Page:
Health experts say the best way to reduce your risk of chronic diseases like heart disease and cancer is to eat less meat, but for a healthier alternative, a study has found.
“It’s very important that we find the right food,” said Dr. Andrew Weisbrot, director of the Johns Hopkins Center for the Study of Chronic Disease and a professor at the Johns-Centre for Health and the Global Environment.
In this Feb. 23, 2021 file photo, a man stands next to a package of food at the Food Pantry in Oakland, Calif.
The new research suggests eating meat, dairy, fish, eggs, beans and nuts may help lower the risk of developing chronic diseases, including heart disease, type 2 diabetes and cancer.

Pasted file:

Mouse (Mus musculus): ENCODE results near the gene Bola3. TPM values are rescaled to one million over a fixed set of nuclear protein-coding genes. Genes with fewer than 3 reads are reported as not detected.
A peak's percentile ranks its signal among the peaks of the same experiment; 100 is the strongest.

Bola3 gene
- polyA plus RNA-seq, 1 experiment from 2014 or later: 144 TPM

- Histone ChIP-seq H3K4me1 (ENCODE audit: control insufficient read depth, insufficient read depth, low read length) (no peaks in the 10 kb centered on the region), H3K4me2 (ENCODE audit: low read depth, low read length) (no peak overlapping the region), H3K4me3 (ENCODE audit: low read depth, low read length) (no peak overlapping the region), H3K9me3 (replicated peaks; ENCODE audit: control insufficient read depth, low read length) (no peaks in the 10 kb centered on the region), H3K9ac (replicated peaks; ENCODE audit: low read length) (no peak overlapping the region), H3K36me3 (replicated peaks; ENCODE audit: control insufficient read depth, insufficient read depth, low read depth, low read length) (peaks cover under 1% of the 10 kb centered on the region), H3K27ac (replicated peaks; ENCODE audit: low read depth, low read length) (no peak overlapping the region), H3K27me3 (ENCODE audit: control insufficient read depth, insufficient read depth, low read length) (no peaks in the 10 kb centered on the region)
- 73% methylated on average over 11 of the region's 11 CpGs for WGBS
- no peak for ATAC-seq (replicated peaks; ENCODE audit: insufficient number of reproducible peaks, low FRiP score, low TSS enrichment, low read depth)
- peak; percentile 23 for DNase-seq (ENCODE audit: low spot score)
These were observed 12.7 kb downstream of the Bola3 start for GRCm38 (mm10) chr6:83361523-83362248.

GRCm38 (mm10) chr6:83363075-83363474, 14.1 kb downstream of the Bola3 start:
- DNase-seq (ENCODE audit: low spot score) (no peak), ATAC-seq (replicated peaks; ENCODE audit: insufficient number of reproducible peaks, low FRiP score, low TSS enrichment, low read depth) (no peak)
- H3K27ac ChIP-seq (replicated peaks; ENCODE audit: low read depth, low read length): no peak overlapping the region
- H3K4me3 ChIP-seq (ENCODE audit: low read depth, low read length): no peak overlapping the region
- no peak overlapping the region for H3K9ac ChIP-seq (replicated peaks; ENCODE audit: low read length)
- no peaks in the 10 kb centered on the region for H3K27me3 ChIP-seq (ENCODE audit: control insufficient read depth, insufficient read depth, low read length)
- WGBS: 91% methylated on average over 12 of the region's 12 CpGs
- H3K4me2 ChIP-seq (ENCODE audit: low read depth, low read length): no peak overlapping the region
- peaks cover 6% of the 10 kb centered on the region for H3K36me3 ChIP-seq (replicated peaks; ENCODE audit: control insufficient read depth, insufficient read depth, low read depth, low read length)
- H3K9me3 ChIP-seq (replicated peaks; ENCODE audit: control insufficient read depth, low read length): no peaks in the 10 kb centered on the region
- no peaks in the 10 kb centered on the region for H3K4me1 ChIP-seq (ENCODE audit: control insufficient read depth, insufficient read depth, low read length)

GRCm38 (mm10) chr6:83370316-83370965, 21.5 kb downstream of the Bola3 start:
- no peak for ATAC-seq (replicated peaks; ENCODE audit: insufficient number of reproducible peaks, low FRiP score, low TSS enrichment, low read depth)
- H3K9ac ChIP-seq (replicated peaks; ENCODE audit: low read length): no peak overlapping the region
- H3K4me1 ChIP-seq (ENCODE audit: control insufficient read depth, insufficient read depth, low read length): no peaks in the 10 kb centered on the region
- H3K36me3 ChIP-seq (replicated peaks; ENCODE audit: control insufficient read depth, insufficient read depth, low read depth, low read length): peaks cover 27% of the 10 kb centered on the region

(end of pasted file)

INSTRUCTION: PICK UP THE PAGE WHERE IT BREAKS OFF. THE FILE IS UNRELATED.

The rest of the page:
(AP Photo/Jeff Chiu, File) Weisbrots team tested nearly 50,000 people from around the world, using information from the National Health and Nutrition Examination Survey and the American Diabetes Association.
They found that the risk for chronic disease was reduced if people ate a diet low in meat and low in animal products.
For instance, the researchers found that among people with a high blood pressure, the risk was reduced by 40% if they ate a meat-free diet.
They also found that people who ate a high protein diet were at increased risk of diabetes, as well as obesity, diabetes, and cancer if they were overweight or obese.
The study, published online today in the journal Cell Metabolism, was funded by the National Institutes of Health and led by researchers at the Institute of Medicine and the Johns School of Public Health.
The research is supported by the U.S. Department of Agriculture.
The U.K.-based Johns Hopkins Health System is one of the world’s largest health systems.
The researchers also reported that the overall risk of dying from any chronic disease decreased by 10% if people followed a meatless diet.